ARTICLE IN PRESS
S. Chatterjee et al. / Journal of Sound and Vibration 269 (2004) 61–89
62
elasto-plastic models of friction [3] are considered. The effect of fast vibration on the stick–slip,and self-excited oscillation has been discussed in the light of fast vibration-induced effectivefriction characteristics. Detail numerical simulation is carried out to understand the mechanism of the effect of fast vibration on friction-driven dynamics. The organisation of the paper is brieﬂygiven below.The discussion starts with a brief review of the existing mathematical models of friction inSection 2. Section 3 deals with a simple non-inertial contact model considering only themicroscopic degrees of freedom of the contact, and the effect of high-frequency velocity variationis studied by the method of harmonic balance. In Section 4, an example system consisting of anelastic slider moving on a frictional surface is considered. The slider is modelled as a single-degree-of-freedom system and the frictional contact is modelled according to the LuGre dynamic frictionmodel. In Section 5, the effect of high-frequency excitation on the friction characteristics of theexample system discussed in Section 4 is studied analytically. Two different kinds of fastexcitation, namely sinusoidal force excitation and square wave velocity excitation are consideredfor analytical estimation of the effective friction characteristics. Analytical results are alsocompared with that obtained from the direct numerical simulation of the system. The effect of fast-excitation on stick–slip instability of the system is considered in Section 6. In Section 7, amore rigorous elasto-plastic model of friction is considered for numerical investigation into themechanism of the effect of fast excitation on stick–slip motion.
2. Models of friction
Modern literature is rich in signiﬁcantly large number of mathematical models of friction. Eachof these models is relevant only for one or few phenomenology and operating ranges of its owninterest. For a particular problem, selection of the appropriate friction model is very important.Depending on the length and time scale involved, the existing models of friction in literature canbe classiﬁed into two broad categories, namely macroscopic and microscopic models.In macroscopic models, friction is represented as a dissipative function of relative velocity of sliding. Such models are mainly valid in situations where only macroscopic structural degrees of freedom involving relatively slower time scale are of paramount importance. The simplest form of such macroscopic models is the Coulomb’s dry friction model given as follows:
F
¼
F
c
Sgn
ð
v
Þ
:
ð
2
:
1
Þ
This model only recognises the fact that friction force
F
is constant and depends on the sign of relative sliding velocity. However, Coulomb’s model cannot describe the stick–slip or the Stribeckeffect. There exist a number of extensions of Coulomb’s model, which consider the stick–slip andthe Stribeck effect. Such models are called kinetic friction models (KFM) and may in general begiven by
F
¼
g
ð
v
Þ
;
v
a
0
F
e
if
v
¼
0 and
j
F
e
j
o
F
s
F
s
Sgn
ð
F
e
Þ
otherwise
8><>:9>=>;
;
ð
2
:
2
Þ
ARTICLE IN PRESS
S. Chatterjee et al. / Journal of Sound and Vibration 269 (2004) 61–89
63
where
g
ð
v
Þ ¼
F
c
þ ð
F
s
F
c
Þ
e
j
v
=
v
s
j
d
þ
F
v
v
:
In Eq. (2.2),
F
e
is the external force,
F
s
is the maximum level of multi-valued friction force duringsticking and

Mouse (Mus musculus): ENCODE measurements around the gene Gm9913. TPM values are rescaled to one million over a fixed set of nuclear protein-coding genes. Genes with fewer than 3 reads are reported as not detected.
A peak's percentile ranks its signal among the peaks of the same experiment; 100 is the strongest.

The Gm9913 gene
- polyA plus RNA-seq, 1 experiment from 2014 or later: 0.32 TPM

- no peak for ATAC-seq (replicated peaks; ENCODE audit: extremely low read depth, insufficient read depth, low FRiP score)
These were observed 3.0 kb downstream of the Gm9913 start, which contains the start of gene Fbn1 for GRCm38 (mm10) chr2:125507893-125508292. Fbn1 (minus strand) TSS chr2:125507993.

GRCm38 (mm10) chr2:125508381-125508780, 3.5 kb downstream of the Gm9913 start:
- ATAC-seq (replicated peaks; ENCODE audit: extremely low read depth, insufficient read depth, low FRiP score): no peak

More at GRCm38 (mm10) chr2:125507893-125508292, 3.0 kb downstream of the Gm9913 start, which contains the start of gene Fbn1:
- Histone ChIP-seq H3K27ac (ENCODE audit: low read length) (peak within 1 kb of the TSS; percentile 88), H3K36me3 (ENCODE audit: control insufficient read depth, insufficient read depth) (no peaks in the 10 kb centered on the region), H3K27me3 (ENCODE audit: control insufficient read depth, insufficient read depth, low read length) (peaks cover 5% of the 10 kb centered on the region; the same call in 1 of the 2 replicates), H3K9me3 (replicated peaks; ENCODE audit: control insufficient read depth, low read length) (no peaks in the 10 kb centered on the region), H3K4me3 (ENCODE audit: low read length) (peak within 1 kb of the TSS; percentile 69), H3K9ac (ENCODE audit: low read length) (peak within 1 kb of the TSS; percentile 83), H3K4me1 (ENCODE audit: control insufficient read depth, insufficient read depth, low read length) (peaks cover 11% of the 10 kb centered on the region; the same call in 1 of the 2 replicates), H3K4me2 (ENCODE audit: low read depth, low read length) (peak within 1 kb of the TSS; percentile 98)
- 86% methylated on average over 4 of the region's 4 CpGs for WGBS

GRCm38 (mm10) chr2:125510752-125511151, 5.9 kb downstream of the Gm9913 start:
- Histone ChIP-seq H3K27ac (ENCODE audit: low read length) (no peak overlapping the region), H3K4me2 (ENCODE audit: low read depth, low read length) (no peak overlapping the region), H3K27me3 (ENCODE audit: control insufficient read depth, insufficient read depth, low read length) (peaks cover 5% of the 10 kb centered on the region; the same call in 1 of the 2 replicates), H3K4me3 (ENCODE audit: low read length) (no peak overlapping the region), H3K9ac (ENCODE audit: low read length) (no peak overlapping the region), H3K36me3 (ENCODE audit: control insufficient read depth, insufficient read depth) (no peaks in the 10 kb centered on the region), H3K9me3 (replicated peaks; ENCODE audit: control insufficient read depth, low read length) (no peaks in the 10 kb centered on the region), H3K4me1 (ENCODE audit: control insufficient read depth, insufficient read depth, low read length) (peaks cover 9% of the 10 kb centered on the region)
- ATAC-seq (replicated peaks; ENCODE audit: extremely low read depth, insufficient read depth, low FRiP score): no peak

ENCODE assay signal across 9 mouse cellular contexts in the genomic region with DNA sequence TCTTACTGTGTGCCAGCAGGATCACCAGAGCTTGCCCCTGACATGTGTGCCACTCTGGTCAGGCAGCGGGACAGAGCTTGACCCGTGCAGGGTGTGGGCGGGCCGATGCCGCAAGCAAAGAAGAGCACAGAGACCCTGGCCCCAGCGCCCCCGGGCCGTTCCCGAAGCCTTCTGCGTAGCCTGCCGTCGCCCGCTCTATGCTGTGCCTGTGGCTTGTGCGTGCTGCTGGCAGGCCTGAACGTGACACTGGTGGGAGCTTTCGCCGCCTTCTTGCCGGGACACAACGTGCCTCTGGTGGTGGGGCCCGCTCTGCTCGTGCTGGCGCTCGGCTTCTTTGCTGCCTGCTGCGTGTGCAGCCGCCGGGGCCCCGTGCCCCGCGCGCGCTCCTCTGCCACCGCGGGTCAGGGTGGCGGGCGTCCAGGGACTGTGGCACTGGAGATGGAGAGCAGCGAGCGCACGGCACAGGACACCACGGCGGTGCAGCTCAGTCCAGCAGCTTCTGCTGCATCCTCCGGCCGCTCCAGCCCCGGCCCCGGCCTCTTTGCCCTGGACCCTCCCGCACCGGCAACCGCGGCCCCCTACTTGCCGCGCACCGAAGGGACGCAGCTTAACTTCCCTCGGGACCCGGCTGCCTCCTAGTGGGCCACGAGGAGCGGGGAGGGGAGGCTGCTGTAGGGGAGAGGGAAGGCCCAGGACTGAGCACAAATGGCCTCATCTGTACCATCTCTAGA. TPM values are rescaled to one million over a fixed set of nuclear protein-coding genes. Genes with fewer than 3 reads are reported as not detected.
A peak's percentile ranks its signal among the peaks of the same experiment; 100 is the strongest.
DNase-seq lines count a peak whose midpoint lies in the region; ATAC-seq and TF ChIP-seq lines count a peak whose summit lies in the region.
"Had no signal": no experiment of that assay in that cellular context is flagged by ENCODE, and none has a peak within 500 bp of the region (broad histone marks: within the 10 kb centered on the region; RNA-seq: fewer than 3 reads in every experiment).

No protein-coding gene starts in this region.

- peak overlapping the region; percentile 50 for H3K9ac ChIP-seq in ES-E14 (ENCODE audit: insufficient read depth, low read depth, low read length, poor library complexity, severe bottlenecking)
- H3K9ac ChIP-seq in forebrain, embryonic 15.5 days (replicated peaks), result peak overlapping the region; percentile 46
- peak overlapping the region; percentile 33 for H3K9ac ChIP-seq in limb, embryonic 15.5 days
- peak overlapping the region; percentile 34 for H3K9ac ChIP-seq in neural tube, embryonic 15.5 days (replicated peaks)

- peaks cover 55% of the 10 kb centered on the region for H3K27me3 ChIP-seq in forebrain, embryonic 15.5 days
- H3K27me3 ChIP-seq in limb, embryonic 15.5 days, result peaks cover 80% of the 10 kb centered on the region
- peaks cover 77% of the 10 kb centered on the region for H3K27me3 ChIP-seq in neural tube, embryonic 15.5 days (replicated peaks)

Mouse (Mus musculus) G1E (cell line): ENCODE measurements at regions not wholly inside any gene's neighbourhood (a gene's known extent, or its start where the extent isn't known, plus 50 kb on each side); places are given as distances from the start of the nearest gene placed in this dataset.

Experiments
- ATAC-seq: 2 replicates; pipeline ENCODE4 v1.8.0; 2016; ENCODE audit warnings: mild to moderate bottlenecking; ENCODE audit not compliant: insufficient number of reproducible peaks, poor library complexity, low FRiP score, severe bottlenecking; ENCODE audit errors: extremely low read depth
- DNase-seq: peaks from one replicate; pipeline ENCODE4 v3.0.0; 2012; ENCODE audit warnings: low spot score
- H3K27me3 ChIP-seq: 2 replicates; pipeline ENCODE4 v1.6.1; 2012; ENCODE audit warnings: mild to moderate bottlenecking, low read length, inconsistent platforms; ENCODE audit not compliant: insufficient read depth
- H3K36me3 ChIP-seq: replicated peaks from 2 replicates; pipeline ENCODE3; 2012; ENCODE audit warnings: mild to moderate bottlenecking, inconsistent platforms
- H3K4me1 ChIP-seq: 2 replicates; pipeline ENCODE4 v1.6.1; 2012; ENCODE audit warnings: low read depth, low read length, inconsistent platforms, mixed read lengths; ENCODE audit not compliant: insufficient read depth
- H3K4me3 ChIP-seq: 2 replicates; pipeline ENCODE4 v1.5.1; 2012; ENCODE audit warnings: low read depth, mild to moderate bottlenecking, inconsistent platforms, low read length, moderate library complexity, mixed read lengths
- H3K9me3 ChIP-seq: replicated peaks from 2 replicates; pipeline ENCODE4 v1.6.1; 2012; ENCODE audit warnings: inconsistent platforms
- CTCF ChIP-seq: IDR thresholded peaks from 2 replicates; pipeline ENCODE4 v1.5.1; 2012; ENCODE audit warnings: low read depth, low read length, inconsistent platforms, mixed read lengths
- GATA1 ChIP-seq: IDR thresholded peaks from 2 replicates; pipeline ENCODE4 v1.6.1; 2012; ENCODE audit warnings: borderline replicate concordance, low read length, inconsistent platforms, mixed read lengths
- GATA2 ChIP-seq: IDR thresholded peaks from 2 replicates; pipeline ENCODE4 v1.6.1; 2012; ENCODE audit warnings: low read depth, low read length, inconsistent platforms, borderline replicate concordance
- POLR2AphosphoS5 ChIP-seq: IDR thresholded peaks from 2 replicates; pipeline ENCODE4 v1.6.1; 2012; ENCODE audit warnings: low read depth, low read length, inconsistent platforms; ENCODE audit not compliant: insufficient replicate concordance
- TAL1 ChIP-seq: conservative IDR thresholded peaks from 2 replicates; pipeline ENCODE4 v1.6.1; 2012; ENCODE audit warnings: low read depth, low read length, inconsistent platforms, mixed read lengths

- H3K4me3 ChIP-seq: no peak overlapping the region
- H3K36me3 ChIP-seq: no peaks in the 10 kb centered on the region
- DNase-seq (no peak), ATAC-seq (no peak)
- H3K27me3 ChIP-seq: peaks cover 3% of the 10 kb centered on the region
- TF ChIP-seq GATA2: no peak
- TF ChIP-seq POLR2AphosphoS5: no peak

F
c
is the kinetic friction force. vs is the characteristic Stribeck velocity and
F
v
is theviscous friction coefﬁcient.In recent times, a series of sophisticated models friction have been developed considering themicroscopic degrees of freedoms of friction interface. Such models are known as ‘bristle models’,where asperities of the friction interface are considered as elastic spring-like bristles. When atangential force is applied, the bristles deﬂect like springs, and the friction force is represented asthe average deﬂection force of the spring-like bristles. When deﬂection of the bristles is sufﬁcientlylarge, the bristles start slipping. The velocity of sliding determines the average deﬂection duringsteady slipping. The LuGre model [2] is the most widely used form of microscopic model of friction that relies on bristles interpretation. Recently, Dupont et al. [3] further generalise theLuGre model to incorporate stiction phenomena in a more rigorous manner. The generalisedLuGre model, known as the ‘single-state elasto-plastic model’ is described as
F
¼
s
0
z
þ
s
1
d
z
d
t
þ
s
2
v
;
s
0
;
s
1
;
s
2
>
0
;
d
z
d
t
¼
v
s
0
a
ð
z
;
v
Þj
v
j
zg
ð
v
Þ
;
ð
2
:
3
Þ
where
v
is the relative velocity between the matting surfaces and
z
is the average deﬂection of thebristles.
g
ð
v
Þ
models the Stribeck effect and the most common form of
g
ð
v
Þ
is as follows:
g
ð
v
Þ ¼
F
c
þ ð
F
s
F
c
Þ
e
j
v
=
v
s
j
d
:
ð
2
:
4
Þ
s
0
and
s
1
represents bristle stiffness and damping, respectively.
s
2
is viscous damping coefﬁcientand
v
s
is the characteristic Stribeck velocity. To render the model dissipative, the bristle dampingterm
s
1
is taken to be a function of velocity. The most common form of this function is given by
s
1
ð
v
Þ ¼
#
s
1
e
j
v
=
v
d
j
d
;
ð
2
:
5
Þ
where
v
d
is a characteristic velocity and
d
is a positive quantity, and these two parameters modelsthe rate of change of bristle damping with sliding velocity. The function
a
ð
z
;
v
Þ
(introducedby Dupont et al. [3]) controls different phases of friction process like sticking, elasto-plasticpre-sliding and pure sliding by assuming different values at different states as follows:
a
ð
z
;
v
Þ ¼
0 for
j
z
j
o
z
ba
a
m
ð
z
;
z
ba
;
z
ss
Þ
for
z
ba
o
j
z
j
o
z
ss
ð
v
Þ
1 for
j
z
j
>
z
ss
ð
v
Þ
8><>:9>=>;
when Sgn
ð
v
Þ ¼
Sgn
ð
z
Þ¼
0
f g
when Sgn
ð
v
Þ
a
Sgn
ð
z
Þ
;
where 0
o
a
m
ð
:
Þ
o
1 and
z
ss
ð
v
Þ ¼
g
ð
v
Þ
s
0
:
ð
2
:
6
Þ
ARTICLE IN PRESS
S. Chatterjee et al. / Journal of Sound and Vibration 269 (2004) 61–89
64